The researchers go on to note that, “Poor children in Baltimore may be progressing in parallel with better-off children during the school year, but that does not mean they are performing at the same level at year’s end. To the contrary, at the end of elementary school they lag far behind, which we attribute to two sources: They start school already behind, a deficit that their good school-year gains do not erase; and during the summer, when they are cut off from the school’s resources, they lose ground relative to higher-SES children.”
So what was it about summer that caused such different outcomes? During those months of vacation, children were not attending school and had to rely on family and community resources in developing reading proficiencies. But as studies have shown, low-income families own few books and live in neighborhoods where few books are available. Worse, children from poor families also attend schools where the supply of books is both smaller and older. Since it is primarily poor children who experience summer reading setback or summer reading loss, it’s reasonable to ask if this summer reading setback results from the limited access that poor children have to books. That is, if you own few books, and if your neighborhood does not have a public library or a bookstore, one might ask: Where will poor kids locate books they might read during the summer months?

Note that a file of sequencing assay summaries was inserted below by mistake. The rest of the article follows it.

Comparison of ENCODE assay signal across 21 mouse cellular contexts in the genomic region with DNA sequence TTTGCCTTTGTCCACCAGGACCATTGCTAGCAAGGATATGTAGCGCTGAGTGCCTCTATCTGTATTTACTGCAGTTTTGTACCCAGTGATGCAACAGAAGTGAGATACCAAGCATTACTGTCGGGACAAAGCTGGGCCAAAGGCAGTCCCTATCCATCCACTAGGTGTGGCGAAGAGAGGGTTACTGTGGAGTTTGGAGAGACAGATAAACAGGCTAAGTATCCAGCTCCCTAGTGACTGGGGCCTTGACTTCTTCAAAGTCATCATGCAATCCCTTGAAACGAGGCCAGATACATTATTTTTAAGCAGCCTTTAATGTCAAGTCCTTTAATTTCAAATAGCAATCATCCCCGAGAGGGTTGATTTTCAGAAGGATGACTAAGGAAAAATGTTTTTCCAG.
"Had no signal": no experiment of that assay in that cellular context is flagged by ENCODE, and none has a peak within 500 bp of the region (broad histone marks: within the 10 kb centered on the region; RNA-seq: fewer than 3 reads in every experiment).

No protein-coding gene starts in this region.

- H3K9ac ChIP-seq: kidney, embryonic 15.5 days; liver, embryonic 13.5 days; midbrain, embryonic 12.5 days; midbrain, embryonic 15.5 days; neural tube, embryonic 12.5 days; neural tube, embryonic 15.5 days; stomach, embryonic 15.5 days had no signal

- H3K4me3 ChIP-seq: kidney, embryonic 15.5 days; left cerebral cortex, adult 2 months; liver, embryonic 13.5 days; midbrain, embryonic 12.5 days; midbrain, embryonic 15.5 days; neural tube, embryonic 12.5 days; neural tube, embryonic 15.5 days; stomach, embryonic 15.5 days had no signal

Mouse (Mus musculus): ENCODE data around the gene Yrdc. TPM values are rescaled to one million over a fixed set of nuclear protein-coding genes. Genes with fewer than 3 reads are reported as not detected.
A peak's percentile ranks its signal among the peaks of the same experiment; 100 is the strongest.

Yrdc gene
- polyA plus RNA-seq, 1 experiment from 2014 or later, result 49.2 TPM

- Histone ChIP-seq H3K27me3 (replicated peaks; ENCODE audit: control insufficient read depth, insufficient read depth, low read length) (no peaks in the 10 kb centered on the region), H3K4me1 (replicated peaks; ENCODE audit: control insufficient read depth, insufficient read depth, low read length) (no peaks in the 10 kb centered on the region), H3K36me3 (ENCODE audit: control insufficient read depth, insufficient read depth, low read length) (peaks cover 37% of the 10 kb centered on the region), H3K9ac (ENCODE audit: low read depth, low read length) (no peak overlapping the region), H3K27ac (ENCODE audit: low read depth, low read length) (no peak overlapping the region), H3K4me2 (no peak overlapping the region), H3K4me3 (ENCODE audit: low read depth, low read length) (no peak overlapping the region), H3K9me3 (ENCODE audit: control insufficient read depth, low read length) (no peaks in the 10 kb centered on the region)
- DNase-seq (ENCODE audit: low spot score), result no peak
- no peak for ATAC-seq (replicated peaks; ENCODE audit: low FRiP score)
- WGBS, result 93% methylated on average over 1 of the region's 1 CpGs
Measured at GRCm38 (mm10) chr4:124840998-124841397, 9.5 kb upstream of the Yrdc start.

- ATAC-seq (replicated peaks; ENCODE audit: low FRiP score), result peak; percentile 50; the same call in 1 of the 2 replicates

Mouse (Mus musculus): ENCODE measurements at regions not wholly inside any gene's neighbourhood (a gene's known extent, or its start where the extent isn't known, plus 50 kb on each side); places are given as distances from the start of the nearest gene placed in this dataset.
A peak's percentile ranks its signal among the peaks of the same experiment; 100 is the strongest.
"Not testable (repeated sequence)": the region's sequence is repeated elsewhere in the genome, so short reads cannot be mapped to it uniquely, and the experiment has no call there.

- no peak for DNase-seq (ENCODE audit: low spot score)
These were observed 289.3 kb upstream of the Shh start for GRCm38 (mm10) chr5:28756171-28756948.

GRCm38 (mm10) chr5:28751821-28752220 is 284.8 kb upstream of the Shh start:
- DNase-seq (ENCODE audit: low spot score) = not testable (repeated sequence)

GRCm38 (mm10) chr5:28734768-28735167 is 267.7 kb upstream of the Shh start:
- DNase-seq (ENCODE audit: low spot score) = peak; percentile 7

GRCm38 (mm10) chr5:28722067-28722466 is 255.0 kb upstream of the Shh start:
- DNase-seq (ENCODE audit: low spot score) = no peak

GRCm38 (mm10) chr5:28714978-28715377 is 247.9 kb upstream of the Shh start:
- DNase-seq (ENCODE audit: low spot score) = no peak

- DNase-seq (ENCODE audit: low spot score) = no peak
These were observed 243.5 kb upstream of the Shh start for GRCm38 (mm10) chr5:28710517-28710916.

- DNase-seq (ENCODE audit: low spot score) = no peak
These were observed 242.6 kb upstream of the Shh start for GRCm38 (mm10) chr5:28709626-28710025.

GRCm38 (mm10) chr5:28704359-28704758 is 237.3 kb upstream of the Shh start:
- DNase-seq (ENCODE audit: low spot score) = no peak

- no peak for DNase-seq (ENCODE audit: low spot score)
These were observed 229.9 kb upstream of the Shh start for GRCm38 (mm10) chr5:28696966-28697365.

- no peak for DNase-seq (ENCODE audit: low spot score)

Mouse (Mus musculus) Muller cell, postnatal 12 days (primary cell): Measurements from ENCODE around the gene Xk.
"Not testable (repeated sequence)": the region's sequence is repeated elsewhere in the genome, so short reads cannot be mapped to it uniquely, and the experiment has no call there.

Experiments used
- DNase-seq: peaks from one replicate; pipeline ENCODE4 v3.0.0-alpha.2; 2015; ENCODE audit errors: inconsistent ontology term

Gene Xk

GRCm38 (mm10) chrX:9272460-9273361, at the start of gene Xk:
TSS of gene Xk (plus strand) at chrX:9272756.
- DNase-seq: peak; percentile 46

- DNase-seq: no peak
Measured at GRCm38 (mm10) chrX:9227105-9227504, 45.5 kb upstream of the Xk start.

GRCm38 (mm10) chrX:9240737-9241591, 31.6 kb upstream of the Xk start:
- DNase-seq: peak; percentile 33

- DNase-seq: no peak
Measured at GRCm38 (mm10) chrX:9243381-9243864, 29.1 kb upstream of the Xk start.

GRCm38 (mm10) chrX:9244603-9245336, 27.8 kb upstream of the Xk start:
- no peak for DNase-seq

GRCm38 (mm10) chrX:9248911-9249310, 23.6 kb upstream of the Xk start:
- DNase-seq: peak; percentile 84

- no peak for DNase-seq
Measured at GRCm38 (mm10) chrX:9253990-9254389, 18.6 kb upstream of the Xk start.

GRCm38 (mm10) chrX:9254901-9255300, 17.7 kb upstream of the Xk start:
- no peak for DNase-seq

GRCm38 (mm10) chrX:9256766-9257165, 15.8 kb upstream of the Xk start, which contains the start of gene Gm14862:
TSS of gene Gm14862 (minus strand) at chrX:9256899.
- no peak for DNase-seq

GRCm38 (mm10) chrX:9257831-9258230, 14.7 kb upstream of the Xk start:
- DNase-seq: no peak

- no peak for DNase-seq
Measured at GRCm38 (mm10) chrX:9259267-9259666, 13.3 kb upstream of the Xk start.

A strategy for eliminating summer reading loss
Our study was designed to ease poor children’s summer access to books by providing them with books they voluntarily selected. The children were completing first or second grade in the initial year of this study, and we provided book fairs for three consecutive summers. Three years later, at the end of third or fourth grade, we compared the reading achievement of both groups, using the scores from the state-mandated FCAT assessment, and found that the Books children scored almost a year higher in reading proficiency than the control-group children who had not received any summer books.
Our summer books intervention cost roughly $50 per child per year, well below the cost of providing a summer school program for these children, yet we eliminated summer reading loss! While this did not catch these children up to grade-level reading achievement, it did make the rich/poor gap substantially smaller.
The students in our 2010 study were primarily poor, urban, African-American children. We are currently replicating our earlier study with primarily rural, poor, white children from East Tennessee. The goal of this replication is to see whether we can obtain the same positive effects on reading achievement with a group of children who differ both racially and geographically. The Coalition for Evidence-Based Education Policies gave our earlier study a “near top-tier” rating and indicated that a successful replication with other poor children would move our summer books distribution program to the Top Tier rating, an endorsement that should result in an expansion of summer books programs in high-poverty communities.